I read the whole piece, and it struck me that it would have been more apt if it had also discussed why it was that the Christian world had on many occasions turned to "spreading the faith through violence." But of course the reaction to the speech would have been more apt if it hadn't included calls for silencing the Pope through violence; and the difference between these two inaptnesses is quite vast.
UPDATE: Stuart Buck, in comments, pointed to a post that pointed to what seemed to be a more accurate, and nontrivially different translation (note the inclusion of "a brusqueness which leaves us astounded").
FURTHER UPDATE: On the other hand, commenter Dylanfa reports that "Slate claims the 'which leaves us astounded' language was added to the transcript after the controversy as damage control, and was not actually in the speech as given, which simply noted 'brusqueness.'" UPDATE ON MONDAY: Slate has withdrawn this assertion.
YET FURTHER UPDATE: Stuart Buck reports that the speech as given did have the "astounded" language, and points to the German-language video/audio file (the Pope on YouTube — is this a great decade, or what?). Stuart doesn't speak German himself, but is relying on a translation provided by Prof. Horace Hodges. If there are German-speaking readers who can shed light on this, I'd love to hear about it. (UPDATE: I asked Sasha, who knows German, and he agrees with Prof. Hodges' translation.)
In the meantime, Ben Brumfeld points to a Wikipedia piece on the translation differences between the German and the English texts; the Wikipedia author appears to have verified at least one of the differences using the audio:
Commenting on a quote from the Byzantine emperor, Pope Benedict states in the English translation of his lecture, "he addresses his interlocutor with a startling brusqueness". According to the German text the Pope's original comment was "He addresses his interlocutor in an astoundingly harsh — to us surprisingly harsh — way" (wendet er sich in erstaunlich schroffer, uns überraschend schroffer Form).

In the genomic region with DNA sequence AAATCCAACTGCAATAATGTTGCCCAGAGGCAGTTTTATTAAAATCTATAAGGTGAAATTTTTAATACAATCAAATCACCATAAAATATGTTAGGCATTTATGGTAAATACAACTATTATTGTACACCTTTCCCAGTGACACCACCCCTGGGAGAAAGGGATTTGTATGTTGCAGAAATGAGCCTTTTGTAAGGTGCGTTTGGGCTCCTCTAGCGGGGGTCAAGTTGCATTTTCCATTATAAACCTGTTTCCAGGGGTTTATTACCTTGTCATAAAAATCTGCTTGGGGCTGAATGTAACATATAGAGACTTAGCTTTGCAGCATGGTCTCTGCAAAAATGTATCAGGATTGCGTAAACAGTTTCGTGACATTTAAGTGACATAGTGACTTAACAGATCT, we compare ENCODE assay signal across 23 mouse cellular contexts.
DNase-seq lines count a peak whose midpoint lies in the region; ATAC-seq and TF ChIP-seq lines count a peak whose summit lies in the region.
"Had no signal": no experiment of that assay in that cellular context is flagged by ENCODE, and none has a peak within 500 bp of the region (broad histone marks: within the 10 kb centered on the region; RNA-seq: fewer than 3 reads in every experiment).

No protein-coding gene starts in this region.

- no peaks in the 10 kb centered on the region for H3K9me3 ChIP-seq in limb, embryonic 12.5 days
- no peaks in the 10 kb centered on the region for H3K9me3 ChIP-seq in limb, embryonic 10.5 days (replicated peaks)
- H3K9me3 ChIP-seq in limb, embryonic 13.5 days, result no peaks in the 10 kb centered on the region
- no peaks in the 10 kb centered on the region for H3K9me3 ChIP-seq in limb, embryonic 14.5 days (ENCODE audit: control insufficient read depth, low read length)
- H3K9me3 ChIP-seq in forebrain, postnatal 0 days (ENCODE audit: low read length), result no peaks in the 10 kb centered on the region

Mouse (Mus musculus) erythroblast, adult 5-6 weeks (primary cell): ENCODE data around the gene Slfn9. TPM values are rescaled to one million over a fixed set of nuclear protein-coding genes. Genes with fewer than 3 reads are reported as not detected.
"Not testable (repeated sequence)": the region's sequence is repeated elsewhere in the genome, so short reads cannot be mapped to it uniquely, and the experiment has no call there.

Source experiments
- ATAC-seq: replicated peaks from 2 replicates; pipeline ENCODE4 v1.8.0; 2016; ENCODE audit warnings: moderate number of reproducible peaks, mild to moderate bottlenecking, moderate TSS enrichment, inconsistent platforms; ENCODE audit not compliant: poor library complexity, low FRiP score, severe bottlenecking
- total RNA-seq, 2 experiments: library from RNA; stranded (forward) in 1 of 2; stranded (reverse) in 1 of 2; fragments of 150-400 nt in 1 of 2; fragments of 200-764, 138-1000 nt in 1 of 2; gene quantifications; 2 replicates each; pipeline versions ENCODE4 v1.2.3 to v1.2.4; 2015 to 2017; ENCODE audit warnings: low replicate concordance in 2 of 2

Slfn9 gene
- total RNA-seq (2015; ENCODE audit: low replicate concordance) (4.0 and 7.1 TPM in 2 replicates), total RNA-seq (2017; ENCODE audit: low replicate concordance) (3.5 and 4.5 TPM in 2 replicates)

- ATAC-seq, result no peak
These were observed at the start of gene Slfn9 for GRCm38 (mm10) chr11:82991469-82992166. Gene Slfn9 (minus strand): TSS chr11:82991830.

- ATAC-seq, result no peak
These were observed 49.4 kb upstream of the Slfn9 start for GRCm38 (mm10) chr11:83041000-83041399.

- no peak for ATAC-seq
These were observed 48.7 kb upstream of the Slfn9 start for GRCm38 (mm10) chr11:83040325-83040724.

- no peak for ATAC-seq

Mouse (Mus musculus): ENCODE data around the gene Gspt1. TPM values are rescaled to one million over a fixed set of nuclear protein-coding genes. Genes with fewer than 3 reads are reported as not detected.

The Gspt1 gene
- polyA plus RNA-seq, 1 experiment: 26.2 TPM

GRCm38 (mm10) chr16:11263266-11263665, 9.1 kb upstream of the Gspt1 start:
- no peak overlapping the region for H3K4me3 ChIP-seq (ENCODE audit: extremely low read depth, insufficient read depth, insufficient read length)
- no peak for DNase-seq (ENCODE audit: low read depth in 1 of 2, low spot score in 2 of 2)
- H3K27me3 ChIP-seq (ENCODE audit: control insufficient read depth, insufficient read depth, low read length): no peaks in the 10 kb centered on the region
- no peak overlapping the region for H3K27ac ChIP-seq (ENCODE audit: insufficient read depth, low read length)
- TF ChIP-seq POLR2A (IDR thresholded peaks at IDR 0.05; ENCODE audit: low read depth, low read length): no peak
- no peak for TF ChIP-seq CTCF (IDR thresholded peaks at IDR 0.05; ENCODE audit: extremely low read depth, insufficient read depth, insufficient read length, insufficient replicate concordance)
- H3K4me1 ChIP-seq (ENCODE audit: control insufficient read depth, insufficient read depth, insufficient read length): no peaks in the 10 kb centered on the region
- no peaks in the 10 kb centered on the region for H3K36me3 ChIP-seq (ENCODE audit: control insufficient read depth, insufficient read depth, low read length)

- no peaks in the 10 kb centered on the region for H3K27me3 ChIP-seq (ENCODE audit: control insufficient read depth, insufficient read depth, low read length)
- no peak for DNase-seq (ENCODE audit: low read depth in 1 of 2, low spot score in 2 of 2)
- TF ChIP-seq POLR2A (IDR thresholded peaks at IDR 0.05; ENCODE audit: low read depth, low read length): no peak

This difference was corrected on 17 September. The official (though still "provisional") passage now reads: "he addresses his interlocutor with a startling brusqueness, a brusqueness which leaves us astounded". (emphasis in original)
Another difference involves the use of the word "jihad", which is present in the German version but not in the English one: the original statement "The emperor touches on the theme of jihad, holy war" (kommt der Kaiser auf das Thema des Djihad, des heiligen Krieges zu sprechen) became in the English rendition "The emperor touches on the theme of the holy war."
A third difference involves the emperor's quote employed by the Pope: "...things only evil and inhuman...". What the Pope said, and which is found in the German text and verifiable with the audio from the lecture, was "... things only bad and inhumane ... ". The word used was "Schlechtes" (bad/wicked), whereas the English word "evil" would have corresponded to "Böses", a word the Pope did not use. Similarly, the German word "inhuman" (inhumane) was used, and not "unmenschlich" (inhuman).
Last week, as I noted here, Slate reported that the Vatican had added something to the transcript of the Pope's controversial recent speech -- something that the Pope didn't actually say. It turned out, though, that it was the Vatican's original transcript that was mistaken, and the new transcript properly reflected the Pope's statement; the correction of the transcript was thus quite right.
I'm very pleased to report that Slate has corrected this assertion, here and here; they will also run something the next "corrections" column. Many thanks for clearing this up to my brother Sasha, to an unnamed German speaker that Slate consulted, and to an unnamed German speaker that I consulted.
Related Posts (on one page):